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PUBLISHED: 5:23 PM on Wednesday, May 30, 2007
Juneau authors publish two new nature books
Three Juneauites have teamed up to publish two new nature books now available in local bookstores. One takes readers on a tour of life near Mendenhall Glacier. The other introduces young readers to the fascinating life story of dragonflies, some of Southeast Alaskaas most colorful insects.


  John Hudson attempts to catch a dragonfly.
Naturalist and photographer Bob Armstrong and writer Marge Hermans produced "Life Around Mendenhall Glacier in Juneau, Alaska" after Armstrong became fascinated last summer with the array of wildlife and plants he was able to observe just by walking along and close to the network of trails fanning out form the Glacier Visitor Center. The bookas photos and narrative about bears, salmon, birds, beavers, flowers, oddball plants and the locally treasured black wolf call attention to the remarkable diversity of life that has developed since Juneau's backyard glacier began retreating some 250 years ago. Bears lumber toward the camera carrying flopping salmon in their jaws; wildflowers bloom in brilliant color against backdrops of ice; and thereas a close look at how various life forms flourish.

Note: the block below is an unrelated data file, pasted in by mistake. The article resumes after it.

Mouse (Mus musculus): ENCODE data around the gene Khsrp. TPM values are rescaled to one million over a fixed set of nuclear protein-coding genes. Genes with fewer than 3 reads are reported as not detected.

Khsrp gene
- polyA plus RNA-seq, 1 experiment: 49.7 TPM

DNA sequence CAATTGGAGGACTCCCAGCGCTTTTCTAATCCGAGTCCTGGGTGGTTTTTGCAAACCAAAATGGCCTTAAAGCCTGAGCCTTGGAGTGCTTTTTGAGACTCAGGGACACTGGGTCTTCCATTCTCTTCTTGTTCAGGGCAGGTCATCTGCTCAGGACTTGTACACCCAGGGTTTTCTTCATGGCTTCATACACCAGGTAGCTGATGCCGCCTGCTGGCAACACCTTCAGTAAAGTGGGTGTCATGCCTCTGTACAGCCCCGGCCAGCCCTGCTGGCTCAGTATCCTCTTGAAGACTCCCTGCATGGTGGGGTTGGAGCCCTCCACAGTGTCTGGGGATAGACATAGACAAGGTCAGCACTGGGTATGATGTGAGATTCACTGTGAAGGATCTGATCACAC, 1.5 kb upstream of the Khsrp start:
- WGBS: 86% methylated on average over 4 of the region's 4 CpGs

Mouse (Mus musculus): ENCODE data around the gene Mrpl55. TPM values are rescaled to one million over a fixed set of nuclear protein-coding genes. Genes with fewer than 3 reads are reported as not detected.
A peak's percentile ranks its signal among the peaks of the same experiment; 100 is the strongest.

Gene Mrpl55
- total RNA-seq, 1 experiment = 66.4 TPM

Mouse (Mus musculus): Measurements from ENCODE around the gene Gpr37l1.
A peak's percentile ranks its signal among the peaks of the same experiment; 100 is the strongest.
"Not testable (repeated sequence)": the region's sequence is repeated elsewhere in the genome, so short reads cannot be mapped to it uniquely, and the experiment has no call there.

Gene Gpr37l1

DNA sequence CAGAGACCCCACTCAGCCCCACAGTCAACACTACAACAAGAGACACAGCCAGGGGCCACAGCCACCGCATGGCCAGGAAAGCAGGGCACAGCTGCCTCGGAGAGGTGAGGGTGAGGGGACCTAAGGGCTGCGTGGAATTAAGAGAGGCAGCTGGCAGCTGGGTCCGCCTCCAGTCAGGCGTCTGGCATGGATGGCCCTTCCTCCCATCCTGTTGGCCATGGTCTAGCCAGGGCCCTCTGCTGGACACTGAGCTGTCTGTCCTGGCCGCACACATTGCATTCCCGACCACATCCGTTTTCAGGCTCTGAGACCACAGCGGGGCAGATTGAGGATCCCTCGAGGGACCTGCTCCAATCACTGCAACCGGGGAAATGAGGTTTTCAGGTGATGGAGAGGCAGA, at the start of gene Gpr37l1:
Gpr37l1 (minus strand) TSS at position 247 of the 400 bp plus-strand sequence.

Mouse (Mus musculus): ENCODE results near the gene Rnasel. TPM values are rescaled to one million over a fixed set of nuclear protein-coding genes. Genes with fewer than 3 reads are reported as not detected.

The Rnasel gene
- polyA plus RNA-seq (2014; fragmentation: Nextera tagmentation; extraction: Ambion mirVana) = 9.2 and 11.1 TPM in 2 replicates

The book could be helpful to visitors to help take full advantage of time at the glacier, but also paves the way for local residents to enjoy the Glacier Visitor Center and its surroundings on a new level.

To produce the second book, Armstrong and Hermans called on the expertise of John Hudson, an entomologist and fisheries biologist who also lives in Juneau. "Dragons in the Ponds" is geared to attract both young readers and the adults who enjoy learning with them. It depicts the true-life story of dragonflies, some of Southeast Alaskaas most colorful insects. The book combines Armstrong's photographs with a lively narrative to show how dragonflies live two lives - first in water, then in air. The story also takes a look at what these amazing insects eat and what eats them and how ferocious dragonflies really are. After many hours and long days in the field, Armstrong managed to capture photos of a dragonfly larva capturing small fish underwater, one emerging from a pond and transforming into an adult with wings, and several others laying their eggs on plants and on water - depending on their species.

The book also includes tips on how to observe dragonflies up close and briefly shows animals such as ducks, herons and Western toads that live in dragonfly habitat.

Both books are available from the Alaska Natural History Association bookstore at the Glacier Visitor's Center, Hearthside Books and other stores throughout Alaska.


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